Semi liquid investments

8 Replies

Hello BP community, I could use some advice. I am a new real estate investor with one year and 3 buy and hold deals under my belt. I'm at the point now that I have learned enough to know how much I don't know and I'm in a bit of a holding pattern as far as purchasing more rentals.

I have done things somewhat backward by buying rentals and now need to build my buisiness around it. I have learned the importance of working on my buisiness structure and systems before moving forward with more acquisitions. I plan to spend several months getting my buisiness in order and systems in place before hitting the bricks for more deals. 

During this time, It seems that I could take the capital I have currently and put it into a semi-liquid type investment in order to earn a better return than just letting it mold in the bank. I would be investing 25-30k. I know the returns from a semi-liquid investment in the short term will be minimal, but it would be better than nothing and every little bit helps. 

I'm thinking maybe an index fund or something similar? Are there any ideal short term products available? Is it even worth It for say a 6 month term? Would the risk outweigh the reward? I appreciate any suggestions or info anyone can share with their own experience!

Jesse, I’m kind of in the same situation as you. I don’t know of any short term funds but one thing I’m considering is partnering as an investor or private moneylender with someone needing short term funds.

Thanks for the replies!

That's definitely an option I have considered @Antoine Martel. The only issue I have is that dependimg on the deal, it usually ties up the capital  for a minimum of 6  months and I wouldnt have it available if a good deal comes along...then I'd be looking for a PML for the same interest I'm making, so it's a wash. Short term loans are a good option if the right deal can be found; such as a short term bridge loan.

That's a good option as well @Lucky Tiderman and one I have used in the past. I lent someone a bridge loan that was paid back within a week and made a couple hundred bucks for just making a trip to the bank. Seems like those situations are few and far between though and might be difficult to find. Also, I wouldn't lend to someone unless I have total trust and complete legal coverage. I guess I could put an ad up advertising short term bridge loans to get interest from potential investors. I would be extremely careful with these types of loans though.

That's interesting @Ben Barelman, I haven't heard of these liquid CD's. It would definitely still be better than letting it sit in a checking account. Unfortunately I dont have enough capital to make that type of investment worth while in the short term.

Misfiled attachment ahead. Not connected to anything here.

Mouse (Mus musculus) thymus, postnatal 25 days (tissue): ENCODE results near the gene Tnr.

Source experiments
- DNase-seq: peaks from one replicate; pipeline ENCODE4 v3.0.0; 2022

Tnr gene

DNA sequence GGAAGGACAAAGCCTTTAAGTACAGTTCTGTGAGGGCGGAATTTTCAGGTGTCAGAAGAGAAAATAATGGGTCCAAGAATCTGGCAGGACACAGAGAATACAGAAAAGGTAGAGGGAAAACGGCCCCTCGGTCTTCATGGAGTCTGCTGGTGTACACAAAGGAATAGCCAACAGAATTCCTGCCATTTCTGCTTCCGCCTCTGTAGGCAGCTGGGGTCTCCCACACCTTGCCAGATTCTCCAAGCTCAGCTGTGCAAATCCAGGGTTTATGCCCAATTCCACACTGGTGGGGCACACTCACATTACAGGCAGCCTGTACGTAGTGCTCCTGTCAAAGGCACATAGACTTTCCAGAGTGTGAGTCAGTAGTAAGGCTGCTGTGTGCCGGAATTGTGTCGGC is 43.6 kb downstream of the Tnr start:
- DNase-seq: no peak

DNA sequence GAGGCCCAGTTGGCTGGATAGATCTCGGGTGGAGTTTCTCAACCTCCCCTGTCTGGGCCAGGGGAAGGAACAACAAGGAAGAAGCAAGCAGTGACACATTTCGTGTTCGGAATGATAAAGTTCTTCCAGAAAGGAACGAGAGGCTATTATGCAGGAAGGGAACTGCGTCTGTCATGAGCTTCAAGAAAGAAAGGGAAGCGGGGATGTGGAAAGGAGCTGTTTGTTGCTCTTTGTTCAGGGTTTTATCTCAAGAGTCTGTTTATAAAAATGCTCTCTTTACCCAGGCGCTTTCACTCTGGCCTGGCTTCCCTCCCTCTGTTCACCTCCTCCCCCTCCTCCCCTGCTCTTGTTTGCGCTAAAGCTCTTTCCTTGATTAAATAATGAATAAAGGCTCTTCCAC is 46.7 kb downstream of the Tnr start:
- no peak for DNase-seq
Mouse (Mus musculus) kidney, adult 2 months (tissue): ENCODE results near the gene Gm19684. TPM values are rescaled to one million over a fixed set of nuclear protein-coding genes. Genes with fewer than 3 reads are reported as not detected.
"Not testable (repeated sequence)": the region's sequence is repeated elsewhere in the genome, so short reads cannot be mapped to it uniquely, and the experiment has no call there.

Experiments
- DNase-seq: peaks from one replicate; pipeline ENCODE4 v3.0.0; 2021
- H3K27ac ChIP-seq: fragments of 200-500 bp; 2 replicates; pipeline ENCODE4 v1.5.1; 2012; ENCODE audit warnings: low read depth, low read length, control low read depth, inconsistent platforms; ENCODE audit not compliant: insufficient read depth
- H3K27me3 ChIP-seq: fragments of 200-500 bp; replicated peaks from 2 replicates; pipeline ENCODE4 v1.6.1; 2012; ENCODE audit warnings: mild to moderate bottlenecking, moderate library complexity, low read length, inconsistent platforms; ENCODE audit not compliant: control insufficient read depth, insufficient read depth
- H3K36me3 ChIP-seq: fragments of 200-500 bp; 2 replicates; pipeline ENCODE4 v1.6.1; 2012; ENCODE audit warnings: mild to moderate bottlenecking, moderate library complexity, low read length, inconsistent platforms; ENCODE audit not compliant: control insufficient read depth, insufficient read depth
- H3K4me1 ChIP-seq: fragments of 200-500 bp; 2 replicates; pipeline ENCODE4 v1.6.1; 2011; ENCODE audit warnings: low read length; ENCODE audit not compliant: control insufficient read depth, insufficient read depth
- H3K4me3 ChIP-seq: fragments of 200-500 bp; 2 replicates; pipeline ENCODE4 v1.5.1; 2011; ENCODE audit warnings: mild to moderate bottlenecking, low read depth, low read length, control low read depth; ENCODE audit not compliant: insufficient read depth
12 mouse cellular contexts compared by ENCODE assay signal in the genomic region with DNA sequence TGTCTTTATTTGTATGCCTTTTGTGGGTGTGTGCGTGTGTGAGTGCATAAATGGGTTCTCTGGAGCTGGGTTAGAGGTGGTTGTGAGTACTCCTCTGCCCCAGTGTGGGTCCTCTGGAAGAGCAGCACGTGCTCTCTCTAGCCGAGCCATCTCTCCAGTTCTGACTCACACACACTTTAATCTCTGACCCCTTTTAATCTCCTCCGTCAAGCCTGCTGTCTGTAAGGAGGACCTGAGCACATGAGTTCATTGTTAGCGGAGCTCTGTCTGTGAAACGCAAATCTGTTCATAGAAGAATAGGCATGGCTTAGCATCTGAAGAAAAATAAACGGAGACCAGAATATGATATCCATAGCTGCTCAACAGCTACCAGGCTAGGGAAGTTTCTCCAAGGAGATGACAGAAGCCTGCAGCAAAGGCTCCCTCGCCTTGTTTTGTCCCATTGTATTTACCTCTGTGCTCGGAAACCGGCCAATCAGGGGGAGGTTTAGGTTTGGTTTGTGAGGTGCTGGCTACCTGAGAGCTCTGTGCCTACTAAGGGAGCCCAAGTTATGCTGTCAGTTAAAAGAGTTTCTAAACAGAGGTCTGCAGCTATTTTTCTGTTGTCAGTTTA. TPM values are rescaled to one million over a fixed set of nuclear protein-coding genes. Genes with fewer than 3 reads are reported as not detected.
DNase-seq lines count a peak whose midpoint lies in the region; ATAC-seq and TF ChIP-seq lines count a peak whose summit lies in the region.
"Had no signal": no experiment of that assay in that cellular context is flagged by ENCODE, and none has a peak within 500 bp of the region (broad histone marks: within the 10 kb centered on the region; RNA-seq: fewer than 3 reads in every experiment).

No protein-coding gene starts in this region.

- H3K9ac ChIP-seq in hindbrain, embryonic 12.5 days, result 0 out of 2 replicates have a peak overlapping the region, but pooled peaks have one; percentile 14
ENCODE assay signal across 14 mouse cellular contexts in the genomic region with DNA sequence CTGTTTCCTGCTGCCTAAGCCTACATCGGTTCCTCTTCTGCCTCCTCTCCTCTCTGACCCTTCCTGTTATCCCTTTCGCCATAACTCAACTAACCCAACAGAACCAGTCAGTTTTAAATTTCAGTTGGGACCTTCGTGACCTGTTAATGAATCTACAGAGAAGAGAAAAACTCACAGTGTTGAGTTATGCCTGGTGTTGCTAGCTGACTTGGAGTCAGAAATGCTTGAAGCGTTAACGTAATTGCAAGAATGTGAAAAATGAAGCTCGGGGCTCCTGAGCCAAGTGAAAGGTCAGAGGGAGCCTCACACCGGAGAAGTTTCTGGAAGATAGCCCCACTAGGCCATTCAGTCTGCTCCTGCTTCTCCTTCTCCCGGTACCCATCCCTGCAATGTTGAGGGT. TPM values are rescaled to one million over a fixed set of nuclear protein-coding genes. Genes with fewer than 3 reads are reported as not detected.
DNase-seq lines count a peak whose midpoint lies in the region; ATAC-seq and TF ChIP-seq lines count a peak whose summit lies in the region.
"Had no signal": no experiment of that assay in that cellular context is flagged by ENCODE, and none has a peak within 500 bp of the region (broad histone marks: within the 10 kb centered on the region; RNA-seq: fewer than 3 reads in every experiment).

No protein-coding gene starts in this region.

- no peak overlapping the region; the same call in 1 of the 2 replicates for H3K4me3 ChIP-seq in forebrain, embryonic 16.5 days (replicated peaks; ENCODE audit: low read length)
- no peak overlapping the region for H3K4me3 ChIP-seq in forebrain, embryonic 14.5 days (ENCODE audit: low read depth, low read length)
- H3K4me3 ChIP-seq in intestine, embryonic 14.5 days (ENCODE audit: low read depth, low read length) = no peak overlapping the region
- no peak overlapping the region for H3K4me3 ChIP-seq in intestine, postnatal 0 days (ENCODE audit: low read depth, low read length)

@Jesse Aiken If your timeframe is 6 months then I don't think investing in an index fund, etc. is the best idea.  Granted, it's been great the past __ years and you'd *probably* be fine but, well, you never know.  Knowing my luck if I went ahead and did that we'd get the "5% stock market pullback" that the everyone keeps predicting.  I'd be down 5% after 6 months when I had to pull the money out.  I'm being a little bit facetious but you hopefully get my point.  

You should also look at some of the practical benefits.  I don't know what your pool of money is but investing $10K for 6 months to make 5% instead of 1% gets you $400 more dollars.  And that $400 is taxable so maybe you net $300.  I'm not knocking the value of $300 but that's your "upside" and there is a risk that comes with that.  

@Andrew Johnson That's a great point. I didn't consider the taxes on earned interest. I wasn't aware of the 5% pullback you mentioned either. I've been busy plowing my money into real estate and haven't kept an eye on market conditions. I know that my 401k and Roth returns have been pretty high lately so it makes sense.

I have read that index returns average 7% over time. It would still be risky if I need to cash in quickly to put skin on a deal within a short time frame. If it is in a dip when I need it, I could lose some too. I'm guessing that the best I could hope for is around 1k more capital overall in that timeframe.

Probably not worth going that route. Maybe I'm just trying to squeeze milk from a turnup and need to be patient while I get my ducks in a row. If a great deal comes along in the meantime, I'll just have to grind it out working on systems,  delegate what makes sense, and get creative with financing.

I Just got an off market lead on a 4 unit earlier today and I'm looking into it. I shouldn't let small details hold up progess.

Thanks for your input;  it was helpful and I appreciate it.

I know this post is a little old but I've just finished a refi and need to store liquid funds until my next deal.   

Citibank is now offering 2.05% and Capital one is offering 1.80%.  I'm wondering if I can do better in another short term investment and still get it out in 2-3 weeks as needed when a deal firms up.

Any more ideas?  Thanks in advance.